Moments with missionaries: Caledonia, Michigan
When I heard the announcement last year that I would be assigned to serve as pastor at Spirit of Life, Caledonia, Mich., the last thing I thought was that it would be a mission church. I didn’t know where Caledonia, Michigan, was. I didn’t know anything about the people there. I assumed that it was a small farm town.
As I sat down with my wife, Karrie, and examined the call packet, we realized that Spirit of Life really was a mission congregation. What an amazing thing to be at the ground floor of something so special! What was even more exciting is that Spirit of Life recently had built its new facility in a perfect location on a busy highway corner.
If I asked you what kind of mission work you would expect from a Midwestern congregation, I suspect that you would think of the church having an awesome vacation Bible school program, Easter for Kids, or Mommy and me program. If you thought that, you would be correct—we have all of those ministries and more.
But the first day I sat down in my office, I received a call from an unlikely place to do mission work. One of the adult care homes in the community reached out to the congregation, seeking a pastor to come visit. They wanted their residents to be active in the community. This opportunity led to an every-week service at the home.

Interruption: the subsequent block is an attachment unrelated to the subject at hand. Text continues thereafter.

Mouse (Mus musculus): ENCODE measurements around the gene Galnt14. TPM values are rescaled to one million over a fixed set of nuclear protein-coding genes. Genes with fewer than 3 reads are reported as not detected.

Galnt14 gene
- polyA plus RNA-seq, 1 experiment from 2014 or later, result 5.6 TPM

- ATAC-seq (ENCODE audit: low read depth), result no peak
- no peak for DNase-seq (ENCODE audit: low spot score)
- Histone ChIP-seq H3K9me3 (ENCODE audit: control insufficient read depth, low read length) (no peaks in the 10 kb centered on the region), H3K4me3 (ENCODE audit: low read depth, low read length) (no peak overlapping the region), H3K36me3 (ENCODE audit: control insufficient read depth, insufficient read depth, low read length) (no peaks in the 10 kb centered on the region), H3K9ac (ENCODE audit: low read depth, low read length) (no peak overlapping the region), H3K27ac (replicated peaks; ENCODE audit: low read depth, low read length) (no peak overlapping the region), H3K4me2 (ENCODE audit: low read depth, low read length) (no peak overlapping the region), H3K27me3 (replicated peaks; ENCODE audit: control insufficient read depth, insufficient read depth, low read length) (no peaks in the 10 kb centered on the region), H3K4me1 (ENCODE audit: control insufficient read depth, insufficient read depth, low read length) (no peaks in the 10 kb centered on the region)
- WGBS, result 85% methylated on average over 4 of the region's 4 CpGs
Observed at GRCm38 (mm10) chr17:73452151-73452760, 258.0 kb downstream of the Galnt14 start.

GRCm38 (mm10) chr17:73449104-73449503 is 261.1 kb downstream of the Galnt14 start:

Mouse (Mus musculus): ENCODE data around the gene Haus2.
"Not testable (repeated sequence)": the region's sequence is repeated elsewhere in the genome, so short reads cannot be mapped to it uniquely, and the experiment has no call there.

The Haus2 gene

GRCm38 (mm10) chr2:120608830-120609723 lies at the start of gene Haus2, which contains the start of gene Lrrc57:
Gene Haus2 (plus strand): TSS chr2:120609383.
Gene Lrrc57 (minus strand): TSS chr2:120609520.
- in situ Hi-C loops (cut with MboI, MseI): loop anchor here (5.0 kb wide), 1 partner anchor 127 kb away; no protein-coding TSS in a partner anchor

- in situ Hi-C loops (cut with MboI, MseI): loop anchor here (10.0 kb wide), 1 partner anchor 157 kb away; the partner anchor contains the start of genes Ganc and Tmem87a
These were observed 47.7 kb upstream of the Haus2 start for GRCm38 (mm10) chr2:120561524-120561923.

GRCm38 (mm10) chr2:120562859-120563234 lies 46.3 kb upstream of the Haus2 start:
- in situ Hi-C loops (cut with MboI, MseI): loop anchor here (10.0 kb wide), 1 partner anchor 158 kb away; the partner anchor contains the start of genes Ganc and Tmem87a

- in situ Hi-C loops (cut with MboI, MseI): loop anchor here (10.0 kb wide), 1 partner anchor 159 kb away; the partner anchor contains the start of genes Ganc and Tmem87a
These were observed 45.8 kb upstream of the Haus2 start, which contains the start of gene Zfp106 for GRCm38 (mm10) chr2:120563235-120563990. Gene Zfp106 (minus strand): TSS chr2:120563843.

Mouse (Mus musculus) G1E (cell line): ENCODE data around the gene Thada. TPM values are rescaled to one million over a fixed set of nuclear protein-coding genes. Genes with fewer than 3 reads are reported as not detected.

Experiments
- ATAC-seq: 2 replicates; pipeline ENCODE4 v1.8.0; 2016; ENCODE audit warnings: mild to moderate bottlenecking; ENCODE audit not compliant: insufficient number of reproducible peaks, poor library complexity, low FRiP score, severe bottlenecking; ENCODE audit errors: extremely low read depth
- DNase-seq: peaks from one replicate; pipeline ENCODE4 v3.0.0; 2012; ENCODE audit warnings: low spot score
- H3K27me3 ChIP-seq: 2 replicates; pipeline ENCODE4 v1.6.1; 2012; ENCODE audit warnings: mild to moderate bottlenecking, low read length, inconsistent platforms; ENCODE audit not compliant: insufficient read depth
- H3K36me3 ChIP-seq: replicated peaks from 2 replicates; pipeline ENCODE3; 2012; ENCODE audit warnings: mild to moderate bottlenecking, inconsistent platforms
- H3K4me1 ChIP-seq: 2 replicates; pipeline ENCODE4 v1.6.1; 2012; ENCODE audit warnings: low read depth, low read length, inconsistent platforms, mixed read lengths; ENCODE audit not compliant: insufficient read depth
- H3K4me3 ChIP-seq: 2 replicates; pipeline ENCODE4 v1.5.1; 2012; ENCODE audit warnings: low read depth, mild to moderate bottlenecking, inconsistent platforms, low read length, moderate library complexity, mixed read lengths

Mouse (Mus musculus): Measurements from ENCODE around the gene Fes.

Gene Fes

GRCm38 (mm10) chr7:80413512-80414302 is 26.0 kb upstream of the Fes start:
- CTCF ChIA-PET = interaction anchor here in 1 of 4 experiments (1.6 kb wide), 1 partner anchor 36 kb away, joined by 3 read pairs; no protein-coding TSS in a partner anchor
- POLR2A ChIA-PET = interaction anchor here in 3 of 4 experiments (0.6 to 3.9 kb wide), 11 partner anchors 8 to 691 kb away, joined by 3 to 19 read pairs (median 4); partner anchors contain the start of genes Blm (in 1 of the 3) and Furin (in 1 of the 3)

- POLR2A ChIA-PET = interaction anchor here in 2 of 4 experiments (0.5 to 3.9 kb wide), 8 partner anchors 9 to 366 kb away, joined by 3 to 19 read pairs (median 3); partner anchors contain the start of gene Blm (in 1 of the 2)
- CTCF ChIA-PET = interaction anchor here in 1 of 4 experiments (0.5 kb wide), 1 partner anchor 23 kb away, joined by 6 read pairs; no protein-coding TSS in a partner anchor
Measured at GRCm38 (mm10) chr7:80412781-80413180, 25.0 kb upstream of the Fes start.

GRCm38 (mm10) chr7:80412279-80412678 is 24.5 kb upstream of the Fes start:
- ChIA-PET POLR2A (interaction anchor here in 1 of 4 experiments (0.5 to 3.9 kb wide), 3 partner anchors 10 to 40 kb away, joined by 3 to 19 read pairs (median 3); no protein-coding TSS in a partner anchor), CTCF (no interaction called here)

I expected the regular nursing home experience. However, once again, mission work in an unlikely place blessed Spirit of Life with so much more.
The residents and caretakers began to join us for worship every Sunday. Our members love to walk out to the cars and guide them into our sanctuary. Each month we have activities for those residents, such as making decorations for our Christmas trees and a Christmas play.
Their faith is a massive encouragement to a young mission congregation. But as much as the residents encourage us—the story of one of their caretakers has touched our hearts even more.
Each week, a caretaker named Florence Bish comes to our congregation. She is from the Congo and came to the United States ten years ago. She feels welcomed by our congregation, and we are blessed by her. The thing is—Florence can’t keep up with how fast I speak in my sermons. Her native language is French. Again, here’s mission work in an unlikely place. God led Spirit of Life to reach out to a female refugee from the Congo who speaks French and works at a small-town adult care facility. Now each week, we translate my sermons into French so Florence can understand them better.
In Missions, we work hard to find new ways to share the gospel. But often God gives us new opportunities that we weren’t even looking for—mission work in unexpected places.
Allen Kirschbaum serves as a home missionary at Spirit of Life, Caledonia, Michigan.
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Author: Allen Kirschbaum
Volume 103, Number 11
Issue: November 2016
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